As Dr. Sherita Golden, vice president and chief diversity officer for Johns Hopkins Medicine, noted earlier in March, "People of color, along with immigrants and differently-abled men and women have endured centuries of having their trust violated. We need to give people the facts about the vaccine’s safety and efficacy, and renew their trust toward health care in general."
"It’s incumbent on health care organizations and leaders to help repair and restore that relationship," she added.
Yvette Borja, staff attorney at ACLU of Arizona, said in a press call on Thursday that one solution to the trust issues in immigration facilities could be excluding authorities and detention center staff from the equation altogether.
"If there were to be some kind of initiative that was to be government-led and that wouldn't involve ICE, then I think that's something that could be potentially be productive," Borja said. "ICE thinks about their role as a punitive way, and I think it would be refreshing to have a government entity that saw itself as prioritizing the health of people who are detained."
Immigration advocate Michael Saavedra, legal coordinator of Youth Justice Coalition, added, "It would definitely be better for medical people, especially doctors, to talk to the prisoners and explain the side effects and explain everything to them."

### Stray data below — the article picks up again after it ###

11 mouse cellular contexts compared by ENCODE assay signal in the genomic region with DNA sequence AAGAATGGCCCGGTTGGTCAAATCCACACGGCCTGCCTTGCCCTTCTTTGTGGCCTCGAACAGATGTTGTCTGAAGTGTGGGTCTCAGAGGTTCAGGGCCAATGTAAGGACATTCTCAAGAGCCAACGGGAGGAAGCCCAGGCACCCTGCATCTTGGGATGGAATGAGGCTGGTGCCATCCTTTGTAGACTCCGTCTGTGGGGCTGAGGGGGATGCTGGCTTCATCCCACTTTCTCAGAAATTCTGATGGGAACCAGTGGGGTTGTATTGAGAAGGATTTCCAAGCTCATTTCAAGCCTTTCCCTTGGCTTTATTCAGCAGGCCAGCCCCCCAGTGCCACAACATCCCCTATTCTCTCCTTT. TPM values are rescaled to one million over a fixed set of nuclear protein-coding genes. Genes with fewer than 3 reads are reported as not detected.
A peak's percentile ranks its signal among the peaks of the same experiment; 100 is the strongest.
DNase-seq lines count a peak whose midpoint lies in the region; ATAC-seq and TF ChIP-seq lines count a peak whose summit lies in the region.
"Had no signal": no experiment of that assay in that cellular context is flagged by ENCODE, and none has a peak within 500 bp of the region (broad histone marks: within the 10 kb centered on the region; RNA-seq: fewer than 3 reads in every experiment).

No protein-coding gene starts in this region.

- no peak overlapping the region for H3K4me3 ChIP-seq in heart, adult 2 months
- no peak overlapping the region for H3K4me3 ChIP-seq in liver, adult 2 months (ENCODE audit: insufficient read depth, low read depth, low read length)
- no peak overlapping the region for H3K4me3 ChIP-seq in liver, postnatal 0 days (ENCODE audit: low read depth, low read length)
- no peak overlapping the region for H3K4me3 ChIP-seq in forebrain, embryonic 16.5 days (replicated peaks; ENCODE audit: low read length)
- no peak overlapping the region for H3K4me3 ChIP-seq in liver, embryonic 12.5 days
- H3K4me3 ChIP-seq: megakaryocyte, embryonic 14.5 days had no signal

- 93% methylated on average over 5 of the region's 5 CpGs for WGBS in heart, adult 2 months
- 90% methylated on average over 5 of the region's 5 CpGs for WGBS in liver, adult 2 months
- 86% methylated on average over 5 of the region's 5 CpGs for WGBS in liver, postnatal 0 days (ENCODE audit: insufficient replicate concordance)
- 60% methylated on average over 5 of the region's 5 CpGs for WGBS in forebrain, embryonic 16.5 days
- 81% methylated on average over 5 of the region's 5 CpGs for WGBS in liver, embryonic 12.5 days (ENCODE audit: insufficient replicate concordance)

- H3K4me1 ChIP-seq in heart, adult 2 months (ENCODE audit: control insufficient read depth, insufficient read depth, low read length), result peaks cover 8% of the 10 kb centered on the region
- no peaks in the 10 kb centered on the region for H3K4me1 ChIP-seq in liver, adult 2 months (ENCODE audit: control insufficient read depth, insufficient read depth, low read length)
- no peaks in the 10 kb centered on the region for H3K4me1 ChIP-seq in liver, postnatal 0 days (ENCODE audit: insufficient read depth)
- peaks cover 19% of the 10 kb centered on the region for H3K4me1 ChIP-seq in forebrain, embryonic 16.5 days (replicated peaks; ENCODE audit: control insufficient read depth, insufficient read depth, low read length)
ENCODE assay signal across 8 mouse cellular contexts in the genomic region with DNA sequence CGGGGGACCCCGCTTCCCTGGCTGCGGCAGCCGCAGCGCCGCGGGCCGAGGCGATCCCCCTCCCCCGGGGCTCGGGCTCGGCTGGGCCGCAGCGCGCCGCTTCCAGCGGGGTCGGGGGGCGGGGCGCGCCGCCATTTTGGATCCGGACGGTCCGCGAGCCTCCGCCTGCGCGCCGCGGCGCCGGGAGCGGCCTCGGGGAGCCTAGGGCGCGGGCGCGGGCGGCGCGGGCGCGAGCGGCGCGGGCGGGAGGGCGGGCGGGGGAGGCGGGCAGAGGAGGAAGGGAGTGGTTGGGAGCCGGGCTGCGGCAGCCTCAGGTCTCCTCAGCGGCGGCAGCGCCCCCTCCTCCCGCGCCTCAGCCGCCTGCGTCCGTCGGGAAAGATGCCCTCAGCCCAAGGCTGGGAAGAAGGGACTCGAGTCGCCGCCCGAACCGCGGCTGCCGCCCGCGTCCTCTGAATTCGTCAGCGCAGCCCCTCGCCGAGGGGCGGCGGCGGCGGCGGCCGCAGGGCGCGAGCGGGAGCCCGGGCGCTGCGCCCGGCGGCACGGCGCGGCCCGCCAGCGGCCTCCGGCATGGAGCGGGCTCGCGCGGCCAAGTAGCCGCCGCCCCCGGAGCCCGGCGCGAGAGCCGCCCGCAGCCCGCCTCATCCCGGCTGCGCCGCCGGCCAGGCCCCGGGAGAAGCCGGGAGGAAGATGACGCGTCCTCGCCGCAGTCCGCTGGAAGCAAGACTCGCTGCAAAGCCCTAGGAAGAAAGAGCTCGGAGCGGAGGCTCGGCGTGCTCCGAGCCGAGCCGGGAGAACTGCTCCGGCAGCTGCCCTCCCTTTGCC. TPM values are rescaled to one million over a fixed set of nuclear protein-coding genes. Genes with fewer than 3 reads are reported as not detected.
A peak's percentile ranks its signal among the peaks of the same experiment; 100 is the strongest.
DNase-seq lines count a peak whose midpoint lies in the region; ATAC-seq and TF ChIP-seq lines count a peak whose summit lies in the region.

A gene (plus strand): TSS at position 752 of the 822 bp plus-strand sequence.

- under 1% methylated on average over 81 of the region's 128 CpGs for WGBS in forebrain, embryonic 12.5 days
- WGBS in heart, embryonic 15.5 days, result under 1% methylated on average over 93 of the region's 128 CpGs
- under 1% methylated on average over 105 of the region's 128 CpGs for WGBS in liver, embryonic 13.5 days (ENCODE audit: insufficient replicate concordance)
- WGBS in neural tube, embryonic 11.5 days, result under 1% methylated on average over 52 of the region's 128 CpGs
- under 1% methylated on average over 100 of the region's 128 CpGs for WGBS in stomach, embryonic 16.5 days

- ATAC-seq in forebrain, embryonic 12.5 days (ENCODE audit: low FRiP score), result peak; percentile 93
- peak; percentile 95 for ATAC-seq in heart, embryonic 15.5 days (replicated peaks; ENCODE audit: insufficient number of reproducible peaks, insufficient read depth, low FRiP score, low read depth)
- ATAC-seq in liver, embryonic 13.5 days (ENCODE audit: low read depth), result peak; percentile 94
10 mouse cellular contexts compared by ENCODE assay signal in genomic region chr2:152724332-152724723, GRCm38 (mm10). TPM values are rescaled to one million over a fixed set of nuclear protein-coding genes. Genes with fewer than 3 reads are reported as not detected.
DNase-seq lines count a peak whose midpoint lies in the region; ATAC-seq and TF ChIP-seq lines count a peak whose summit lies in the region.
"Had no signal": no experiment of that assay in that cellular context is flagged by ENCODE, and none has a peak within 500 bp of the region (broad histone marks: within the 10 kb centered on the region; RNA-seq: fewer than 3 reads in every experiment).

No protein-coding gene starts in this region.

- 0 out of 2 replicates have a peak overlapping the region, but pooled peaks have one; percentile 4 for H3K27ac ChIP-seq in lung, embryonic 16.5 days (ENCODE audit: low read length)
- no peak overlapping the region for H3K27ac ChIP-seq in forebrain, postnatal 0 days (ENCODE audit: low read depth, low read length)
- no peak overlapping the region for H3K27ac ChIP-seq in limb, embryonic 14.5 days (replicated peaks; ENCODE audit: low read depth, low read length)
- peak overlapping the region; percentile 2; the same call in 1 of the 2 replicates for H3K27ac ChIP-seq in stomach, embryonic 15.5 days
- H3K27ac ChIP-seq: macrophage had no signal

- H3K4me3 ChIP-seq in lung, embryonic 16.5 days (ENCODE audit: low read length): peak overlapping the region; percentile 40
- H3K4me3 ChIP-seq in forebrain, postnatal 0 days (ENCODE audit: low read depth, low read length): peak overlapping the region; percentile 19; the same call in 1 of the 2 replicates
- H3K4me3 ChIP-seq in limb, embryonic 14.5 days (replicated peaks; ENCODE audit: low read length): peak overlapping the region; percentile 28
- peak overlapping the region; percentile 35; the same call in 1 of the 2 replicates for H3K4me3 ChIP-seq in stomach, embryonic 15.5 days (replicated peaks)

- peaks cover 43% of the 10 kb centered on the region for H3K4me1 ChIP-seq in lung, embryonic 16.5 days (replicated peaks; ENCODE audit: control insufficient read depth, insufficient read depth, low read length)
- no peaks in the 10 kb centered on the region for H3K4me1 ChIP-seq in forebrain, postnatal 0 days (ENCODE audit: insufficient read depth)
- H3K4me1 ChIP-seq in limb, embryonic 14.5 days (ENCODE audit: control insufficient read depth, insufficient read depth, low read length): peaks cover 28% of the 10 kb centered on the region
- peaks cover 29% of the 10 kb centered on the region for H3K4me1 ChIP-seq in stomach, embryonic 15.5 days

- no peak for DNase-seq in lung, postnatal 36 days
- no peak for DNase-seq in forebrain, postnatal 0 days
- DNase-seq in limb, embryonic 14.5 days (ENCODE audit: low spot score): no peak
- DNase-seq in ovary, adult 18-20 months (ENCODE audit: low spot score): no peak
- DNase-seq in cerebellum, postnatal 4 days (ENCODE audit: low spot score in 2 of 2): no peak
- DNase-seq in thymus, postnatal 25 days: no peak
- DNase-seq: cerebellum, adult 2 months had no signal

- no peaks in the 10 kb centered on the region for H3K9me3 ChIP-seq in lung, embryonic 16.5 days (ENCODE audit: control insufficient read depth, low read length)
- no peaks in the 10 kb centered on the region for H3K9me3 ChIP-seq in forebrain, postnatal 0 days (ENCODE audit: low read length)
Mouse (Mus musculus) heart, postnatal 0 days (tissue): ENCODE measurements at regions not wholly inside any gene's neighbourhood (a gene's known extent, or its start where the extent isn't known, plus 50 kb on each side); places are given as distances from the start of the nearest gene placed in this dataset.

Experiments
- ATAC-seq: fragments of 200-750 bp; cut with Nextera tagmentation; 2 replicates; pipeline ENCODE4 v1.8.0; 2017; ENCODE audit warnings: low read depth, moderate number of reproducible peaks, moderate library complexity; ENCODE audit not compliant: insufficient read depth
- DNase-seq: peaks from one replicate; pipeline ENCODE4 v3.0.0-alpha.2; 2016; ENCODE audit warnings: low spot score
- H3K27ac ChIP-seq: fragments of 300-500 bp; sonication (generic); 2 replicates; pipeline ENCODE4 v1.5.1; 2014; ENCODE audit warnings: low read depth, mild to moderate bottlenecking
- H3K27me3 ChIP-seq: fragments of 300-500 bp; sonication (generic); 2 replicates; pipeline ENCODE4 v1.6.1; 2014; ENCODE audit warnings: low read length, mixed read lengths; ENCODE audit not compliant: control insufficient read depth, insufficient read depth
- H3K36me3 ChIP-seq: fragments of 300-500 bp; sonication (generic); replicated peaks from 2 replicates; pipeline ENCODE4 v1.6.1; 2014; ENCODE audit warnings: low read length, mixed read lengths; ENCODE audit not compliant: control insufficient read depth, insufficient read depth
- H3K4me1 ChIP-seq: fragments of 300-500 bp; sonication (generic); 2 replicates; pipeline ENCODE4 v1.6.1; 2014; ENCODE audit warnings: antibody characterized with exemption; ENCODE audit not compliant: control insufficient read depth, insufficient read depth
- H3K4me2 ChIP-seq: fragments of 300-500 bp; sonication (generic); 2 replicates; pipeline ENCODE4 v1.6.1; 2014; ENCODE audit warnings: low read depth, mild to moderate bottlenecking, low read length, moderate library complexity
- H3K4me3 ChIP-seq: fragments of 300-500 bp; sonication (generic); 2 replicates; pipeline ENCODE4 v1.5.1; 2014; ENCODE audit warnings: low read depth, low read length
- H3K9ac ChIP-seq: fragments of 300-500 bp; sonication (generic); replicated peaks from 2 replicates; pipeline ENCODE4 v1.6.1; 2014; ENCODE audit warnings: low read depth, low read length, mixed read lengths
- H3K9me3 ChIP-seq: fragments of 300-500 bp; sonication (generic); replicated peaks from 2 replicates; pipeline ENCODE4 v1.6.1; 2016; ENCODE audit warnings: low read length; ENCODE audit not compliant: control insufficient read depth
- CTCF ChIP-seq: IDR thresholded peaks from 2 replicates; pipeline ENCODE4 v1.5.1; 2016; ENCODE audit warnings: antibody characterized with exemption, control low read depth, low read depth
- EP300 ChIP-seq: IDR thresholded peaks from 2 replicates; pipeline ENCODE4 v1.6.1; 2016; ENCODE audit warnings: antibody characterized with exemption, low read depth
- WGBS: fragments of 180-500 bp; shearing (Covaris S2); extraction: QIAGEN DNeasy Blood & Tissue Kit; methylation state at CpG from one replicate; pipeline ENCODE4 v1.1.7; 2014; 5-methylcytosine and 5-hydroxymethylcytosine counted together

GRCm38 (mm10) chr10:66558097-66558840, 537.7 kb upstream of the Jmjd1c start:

"Because of the disinformation coming from guards, especially if there's rumors or there are side effects and people are going to die, etcetera, that fear-mongering needs to stop," he said. "And they need to hear directly from medical staff."
Corene Kendrick is deputy director of the ACLU National Prison Project, which advocates for the health, safety, and dignity of vulnerable populations in jails, prisons, and other places of detention. She said in the press call that even some prison staff were not taking the vaccine, undermining efforts to control the pandemic inside detention centers or the communities that surround them and adding to detainees' hesitancy to take the shot.
The overall lack of education on the subject has complicated already existing issues.
Kendrick said incarcerated people who called into the ACLU National Prison Project's hotlines have told them that no information is being given about the vaccine or how to get their second shot.
Even if there is information, she said, in at least one instance, "It's literally a Xeroxed copy of the FDA insert that goes in the box of the vaccine that goes on for pages. It was written by an attorney and lists every side effect that might possibly occur and doesn't really answer the questions."
"Education is the key in order to get incarcerated people to accept [the vaccine]," Kendrick said.
"With more and more people accepting the vaccines, and then people who initially refused seeing that their friends didn't have any bad side effects, they're coming back and saying to the jail or prison staff, 'you know what, I do want that vaccine," she added.
Kendrick cited success stories in Oregon, California, and Massachusetts that proved education campaigns work.
California's prison system, for instance, distributed handouts with useful information from Amend at the University of San Francisco, a program dedicated to reducing debilitating health effects in prisons and jails — an effort that led to upwards of 90% vaccine rates, she said.
Videos and in-language materials that explain how the vaccine works and why it's important both for themselves and their community have also made a difference in increasing inoculations.
Published with permission of The American Independent Foundation.